>>> Reason I am asking is because I wonder how that would
interact with the
>>> memory block device infrastructure and hotplugging of system ram -
>>> add_memory()/add_memory_resource(). I *assume* you are not changing the
>>> add_memory() interface, so that one still only works with whole sections
>>> (or well, memory_block_size_bytes()) - check_hotplug_memory_range().
>> Like you found below, the implementation enforces that add_memory_*()
>> interfaces maintain section alignment for @start and @size.
>>> In general, mix and matching system RAM and persistent memory per
>>> section, I am not a friend of that.
>> You have no choice. The platform may decide to map PMEM and System RAM
>> in the same section because the Linux section is too large compared to
>> typical memory controller mapping granularity capability.
> I might be very wrong here, but do we actually care about something like
> 64MB getting lost in the cracks? I mean if it simplifies core MM, let go
> of the couple of MB of system ram and handle the PMEM part only. Treat
> the system ram parts like memory holes we already have in ordinary
> sections (well, there we simply set the relevant struct pages to
> PG_reserved). Of course, if we have hundreds of unaligned devices and
> stuff will start to add up ... but I assume this is not the case?
That's precisely what we do today and it has become untenable as the
collision scenarios pile up. This thread  is worth a read if you
care about some of the gory details why I'm back to pushing for
sub-section support, but most if it has already been summarized in the
current discussion on this thread.
Thanks, exactly what I am interested in, will have a look!
>> I don't see a strong reason why not, as long as it does not regress
>> existing use cases. It might need to be an opt-in for new tooling that
>> is aware of finer granularity hotplug. That said, I have no pressing
>> need to go there and just care about the arch_add_memory() capability
>> for now.
> Especially onlining/offlining of memory might end up very ugly. And that
> goes hand in hand with memory block devices. They are either online or
> offline, not something in between. (I went that path and Michal
> correctly told me why it is not a good idea)
Onlining/offlining subsections was what I tried. (adding/removing whole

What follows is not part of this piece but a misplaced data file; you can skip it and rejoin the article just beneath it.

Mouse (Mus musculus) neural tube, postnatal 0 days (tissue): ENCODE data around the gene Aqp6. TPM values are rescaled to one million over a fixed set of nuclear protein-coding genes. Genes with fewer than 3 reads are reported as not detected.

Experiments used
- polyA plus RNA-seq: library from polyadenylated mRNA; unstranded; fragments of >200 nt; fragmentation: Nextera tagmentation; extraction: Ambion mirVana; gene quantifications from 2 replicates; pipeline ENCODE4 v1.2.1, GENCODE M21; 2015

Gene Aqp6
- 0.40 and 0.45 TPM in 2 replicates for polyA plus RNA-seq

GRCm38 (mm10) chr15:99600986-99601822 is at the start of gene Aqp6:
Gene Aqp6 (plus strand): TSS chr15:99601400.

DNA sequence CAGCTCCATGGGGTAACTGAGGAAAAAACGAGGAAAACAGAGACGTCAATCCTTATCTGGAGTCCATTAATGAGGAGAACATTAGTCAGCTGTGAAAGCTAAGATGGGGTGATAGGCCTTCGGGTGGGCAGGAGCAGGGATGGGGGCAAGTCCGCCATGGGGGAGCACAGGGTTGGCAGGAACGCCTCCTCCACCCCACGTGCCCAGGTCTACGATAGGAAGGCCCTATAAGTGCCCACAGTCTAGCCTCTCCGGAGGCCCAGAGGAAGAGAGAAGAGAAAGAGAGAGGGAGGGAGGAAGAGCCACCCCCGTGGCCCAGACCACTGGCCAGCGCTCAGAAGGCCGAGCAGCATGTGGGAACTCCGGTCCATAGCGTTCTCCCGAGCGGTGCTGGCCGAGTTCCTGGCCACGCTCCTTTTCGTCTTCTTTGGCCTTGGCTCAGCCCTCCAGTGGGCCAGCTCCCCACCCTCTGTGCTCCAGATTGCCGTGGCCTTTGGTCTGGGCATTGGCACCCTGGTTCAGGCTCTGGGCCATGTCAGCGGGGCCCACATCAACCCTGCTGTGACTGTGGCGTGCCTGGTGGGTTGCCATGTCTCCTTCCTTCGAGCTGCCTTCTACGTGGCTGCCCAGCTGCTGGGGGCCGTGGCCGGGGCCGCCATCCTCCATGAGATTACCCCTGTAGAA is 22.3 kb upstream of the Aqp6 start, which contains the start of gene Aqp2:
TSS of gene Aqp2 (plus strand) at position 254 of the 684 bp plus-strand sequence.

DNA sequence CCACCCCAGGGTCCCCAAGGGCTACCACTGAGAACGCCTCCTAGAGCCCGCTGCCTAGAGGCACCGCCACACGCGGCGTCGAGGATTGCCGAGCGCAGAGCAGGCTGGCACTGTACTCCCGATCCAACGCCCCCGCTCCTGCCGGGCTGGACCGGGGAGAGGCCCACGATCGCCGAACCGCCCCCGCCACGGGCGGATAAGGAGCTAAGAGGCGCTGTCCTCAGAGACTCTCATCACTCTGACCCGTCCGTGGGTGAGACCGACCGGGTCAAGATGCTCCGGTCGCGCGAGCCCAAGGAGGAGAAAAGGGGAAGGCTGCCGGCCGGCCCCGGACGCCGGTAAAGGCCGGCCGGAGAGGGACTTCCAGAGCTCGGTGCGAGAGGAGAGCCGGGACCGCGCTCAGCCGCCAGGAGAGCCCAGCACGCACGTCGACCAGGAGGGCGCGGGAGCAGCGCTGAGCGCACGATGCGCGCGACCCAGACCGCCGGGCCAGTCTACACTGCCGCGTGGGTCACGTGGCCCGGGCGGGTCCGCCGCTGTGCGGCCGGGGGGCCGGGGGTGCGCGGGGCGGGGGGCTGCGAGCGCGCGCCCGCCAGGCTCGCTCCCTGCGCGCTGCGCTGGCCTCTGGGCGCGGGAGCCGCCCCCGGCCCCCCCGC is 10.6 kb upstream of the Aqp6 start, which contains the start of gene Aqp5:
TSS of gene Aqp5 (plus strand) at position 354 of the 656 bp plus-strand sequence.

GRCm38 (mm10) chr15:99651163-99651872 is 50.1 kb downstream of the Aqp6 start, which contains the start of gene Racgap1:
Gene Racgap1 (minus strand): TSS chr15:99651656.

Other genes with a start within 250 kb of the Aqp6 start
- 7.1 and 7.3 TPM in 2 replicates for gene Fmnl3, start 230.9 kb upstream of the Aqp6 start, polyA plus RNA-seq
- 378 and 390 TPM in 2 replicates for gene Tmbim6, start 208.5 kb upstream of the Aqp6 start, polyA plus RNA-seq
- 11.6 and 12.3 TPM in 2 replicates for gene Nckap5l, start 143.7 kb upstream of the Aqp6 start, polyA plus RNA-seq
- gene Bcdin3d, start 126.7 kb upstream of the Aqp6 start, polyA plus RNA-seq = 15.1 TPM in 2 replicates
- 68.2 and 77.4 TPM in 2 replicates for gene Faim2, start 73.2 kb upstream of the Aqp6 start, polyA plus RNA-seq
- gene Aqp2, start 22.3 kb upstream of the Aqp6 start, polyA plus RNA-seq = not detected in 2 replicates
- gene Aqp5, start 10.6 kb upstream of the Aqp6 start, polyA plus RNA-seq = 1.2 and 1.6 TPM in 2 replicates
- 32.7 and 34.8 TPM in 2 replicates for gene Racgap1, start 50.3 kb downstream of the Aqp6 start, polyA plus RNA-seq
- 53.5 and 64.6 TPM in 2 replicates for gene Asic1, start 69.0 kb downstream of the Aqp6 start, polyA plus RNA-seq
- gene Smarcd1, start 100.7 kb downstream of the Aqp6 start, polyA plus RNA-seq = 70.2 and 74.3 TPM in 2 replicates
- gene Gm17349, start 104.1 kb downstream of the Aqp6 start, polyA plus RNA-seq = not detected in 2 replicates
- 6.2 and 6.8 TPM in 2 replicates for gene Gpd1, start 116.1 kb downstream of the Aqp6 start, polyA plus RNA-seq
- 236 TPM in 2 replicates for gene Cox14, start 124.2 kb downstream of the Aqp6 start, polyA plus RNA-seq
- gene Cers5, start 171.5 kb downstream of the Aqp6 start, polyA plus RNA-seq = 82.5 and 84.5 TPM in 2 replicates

sections). But with the memory block device model (online/offline memory
blocks), this really was in some sense dirty, although it worked.
> I was recently trying to teach memory block devices who their owner is /
> of which type they are. Right now I am looking into the option of using
> drivers. Memory block devices that could belong to different drivers at
> a time are well ... totally broken.
Sub-section support is aimed at a similar case where different
portions of an 128MB span need to handed out to devices / drivers with
Right, but we are stuck here with memory block devices having certain
bigger granularity. We already went from 128MB to 2048MB because "there
were too many". Modeling this on 2MB level (e.g. subsections), no way.
And as I said, multiple users for one memory block device, very ugly.
What would be interesting is having memory block devices of variable
size. (64MB, 1024GB, 6GB ..), maybe even representing the unit in which
e.g. add_memory() was performed. But it would also have downsides when
it comes to changing the zone of memory blocks. Memory would be
onlined/offlined in way bigger chunks.
E.g. one DIMM = one memory block device.
> I assume it would still be a special
> case, though, but conceptually speaking about the interface it would be
> Memory block devices (and therefore 1..X sections) should have one owner
> only. Anything else just does not fit.
Yes, but I would say the problem there is that the
memory-block-devices interface design is showing its age and is being
pressured with how systems want to deploy and use memory today.
Maybe, I guess the main "issue" started to pop up when different things
(RAM vs. PMEM) were started to be mapped into memory side by side. But
it is ABI, and basic kdump would completely break if removed. And of
course memory unplug and much more. It is a crucial part of how system
ram is handled today and might not at all be easy to replace.
David / dhildenb